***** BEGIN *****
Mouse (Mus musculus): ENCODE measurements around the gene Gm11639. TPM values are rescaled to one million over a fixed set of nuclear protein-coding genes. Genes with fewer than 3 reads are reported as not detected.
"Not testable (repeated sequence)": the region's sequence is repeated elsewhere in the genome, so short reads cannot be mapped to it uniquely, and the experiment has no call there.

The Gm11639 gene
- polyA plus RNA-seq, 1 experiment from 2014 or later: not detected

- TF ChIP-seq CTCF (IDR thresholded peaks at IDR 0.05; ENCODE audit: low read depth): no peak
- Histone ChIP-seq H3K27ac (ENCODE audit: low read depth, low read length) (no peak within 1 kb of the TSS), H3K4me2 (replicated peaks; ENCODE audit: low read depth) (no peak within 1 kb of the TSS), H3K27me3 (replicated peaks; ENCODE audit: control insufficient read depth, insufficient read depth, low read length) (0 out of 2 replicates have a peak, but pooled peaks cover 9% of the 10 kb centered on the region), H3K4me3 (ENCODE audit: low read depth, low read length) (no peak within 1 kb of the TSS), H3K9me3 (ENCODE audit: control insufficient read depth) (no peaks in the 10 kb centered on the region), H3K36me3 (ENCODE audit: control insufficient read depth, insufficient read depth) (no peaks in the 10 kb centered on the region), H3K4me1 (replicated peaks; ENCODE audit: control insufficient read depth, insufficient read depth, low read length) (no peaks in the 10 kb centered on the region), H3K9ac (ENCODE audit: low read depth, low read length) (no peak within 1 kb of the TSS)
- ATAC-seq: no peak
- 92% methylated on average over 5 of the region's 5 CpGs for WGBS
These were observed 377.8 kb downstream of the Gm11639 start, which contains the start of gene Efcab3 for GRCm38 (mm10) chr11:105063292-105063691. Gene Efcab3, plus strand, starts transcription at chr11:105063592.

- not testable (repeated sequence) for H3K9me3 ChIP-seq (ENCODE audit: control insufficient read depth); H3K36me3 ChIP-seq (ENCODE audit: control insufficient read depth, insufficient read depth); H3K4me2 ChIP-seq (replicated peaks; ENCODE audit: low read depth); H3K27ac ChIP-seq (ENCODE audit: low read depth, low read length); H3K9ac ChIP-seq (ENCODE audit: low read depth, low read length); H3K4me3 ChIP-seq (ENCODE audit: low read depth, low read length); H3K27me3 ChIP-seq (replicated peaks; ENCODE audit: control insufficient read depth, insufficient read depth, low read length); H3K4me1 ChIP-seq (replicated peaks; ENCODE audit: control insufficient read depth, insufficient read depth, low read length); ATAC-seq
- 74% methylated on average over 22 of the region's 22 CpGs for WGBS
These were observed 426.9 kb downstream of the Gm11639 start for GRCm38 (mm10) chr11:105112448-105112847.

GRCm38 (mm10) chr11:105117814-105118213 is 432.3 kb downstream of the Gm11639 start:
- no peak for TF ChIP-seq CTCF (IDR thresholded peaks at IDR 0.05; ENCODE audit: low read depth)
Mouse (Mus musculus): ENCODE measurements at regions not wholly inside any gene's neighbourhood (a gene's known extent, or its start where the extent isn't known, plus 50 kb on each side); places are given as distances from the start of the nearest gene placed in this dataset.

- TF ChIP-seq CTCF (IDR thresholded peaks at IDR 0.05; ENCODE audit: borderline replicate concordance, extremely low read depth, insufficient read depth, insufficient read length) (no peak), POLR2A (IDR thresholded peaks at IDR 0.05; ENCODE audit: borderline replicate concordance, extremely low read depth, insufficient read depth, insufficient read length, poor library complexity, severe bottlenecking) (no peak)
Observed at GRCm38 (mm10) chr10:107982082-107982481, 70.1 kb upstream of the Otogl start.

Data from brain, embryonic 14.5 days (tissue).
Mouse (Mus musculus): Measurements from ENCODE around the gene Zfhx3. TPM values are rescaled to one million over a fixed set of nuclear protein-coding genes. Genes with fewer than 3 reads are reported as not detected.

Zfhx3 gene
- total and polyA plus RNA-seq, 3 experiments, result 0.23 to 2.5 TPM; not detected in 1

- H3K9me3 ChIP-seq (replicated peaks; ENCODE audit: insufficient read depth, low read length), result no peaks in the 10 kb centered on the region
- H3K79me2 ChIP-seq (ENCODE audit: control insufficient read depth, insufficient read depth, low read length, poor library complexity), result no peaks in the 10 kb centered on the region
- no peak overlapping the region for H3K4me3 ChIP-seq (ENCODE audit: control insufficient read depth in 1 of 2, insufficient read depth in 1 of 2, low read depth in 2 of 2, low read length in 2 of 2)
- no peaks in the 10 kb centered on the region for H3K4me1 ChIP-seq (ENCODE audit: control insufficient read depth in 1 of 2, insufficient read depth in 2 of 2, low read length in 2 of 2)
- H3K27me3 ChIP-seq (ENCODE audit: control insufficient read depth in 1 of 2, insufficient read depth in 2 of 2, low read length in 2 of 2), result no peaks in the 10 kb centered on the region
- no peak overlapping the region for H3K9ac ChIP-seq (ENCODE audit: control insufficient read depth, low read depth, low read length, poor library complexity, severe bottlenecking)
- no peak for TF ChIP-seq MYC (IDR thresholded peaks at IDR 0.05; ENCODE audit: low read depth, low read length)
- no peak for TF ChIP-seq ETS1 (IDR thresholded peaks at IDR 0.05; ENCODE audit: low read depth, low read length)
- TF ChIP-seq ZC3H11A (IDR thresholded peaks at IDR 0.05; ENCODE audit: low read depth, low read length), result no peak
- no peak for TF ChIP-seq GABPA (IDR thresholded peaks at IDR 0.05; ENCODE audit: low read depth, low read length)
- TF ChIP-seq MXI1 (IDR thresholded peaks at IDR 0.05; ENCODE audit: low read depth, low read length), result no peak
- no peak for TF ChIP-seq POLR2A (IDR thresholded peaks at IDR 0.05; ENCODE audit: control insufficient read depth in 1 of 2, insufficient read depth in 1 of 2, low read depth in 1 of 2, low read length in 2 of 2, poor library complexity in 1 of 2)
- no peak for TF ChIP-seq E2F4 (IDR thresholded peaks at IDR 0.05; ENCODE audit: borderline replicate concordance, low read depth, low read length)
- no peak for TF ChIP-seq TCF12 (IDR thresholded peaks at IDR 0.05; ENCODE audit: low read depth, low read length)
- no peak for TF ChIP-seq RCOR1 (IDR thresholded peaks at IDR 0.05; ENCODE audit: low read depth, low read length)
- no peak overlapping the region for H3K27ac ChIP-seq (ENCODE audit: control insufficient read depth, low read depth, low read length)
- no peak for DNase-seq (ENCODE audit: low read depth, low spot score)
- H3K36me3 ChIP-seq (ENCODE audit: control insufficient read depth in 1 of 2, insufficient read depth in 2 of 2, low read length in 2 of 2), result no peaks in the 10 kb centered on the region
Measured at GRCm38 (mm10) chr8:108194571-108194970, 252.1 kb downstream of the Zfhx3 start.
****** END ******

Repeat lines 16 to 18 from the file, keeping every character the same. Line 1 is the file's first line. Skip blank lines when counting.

- TF ChIP-seq CTCF (IDR thresholded peaks at IDR 0.05; ENCODE audit: borderline replicate concordance, extremely low read depth, insufficient read depth, insufficient read length) (no peak), POLR2A (IDR thresholded peaks at IDR 0.05; ENCODE audit: borderline replicate concordance, extremely low read depth, insufficient read depth, insufficient read length, poor library complexity, severe bottlenecking) (no peak)
Observed at GRCm38 (mm10) chr10:107982082-107982481, 70.1 kb upstream of the Otogl start.

Data from brain, embryonic 14.5 days (tissue).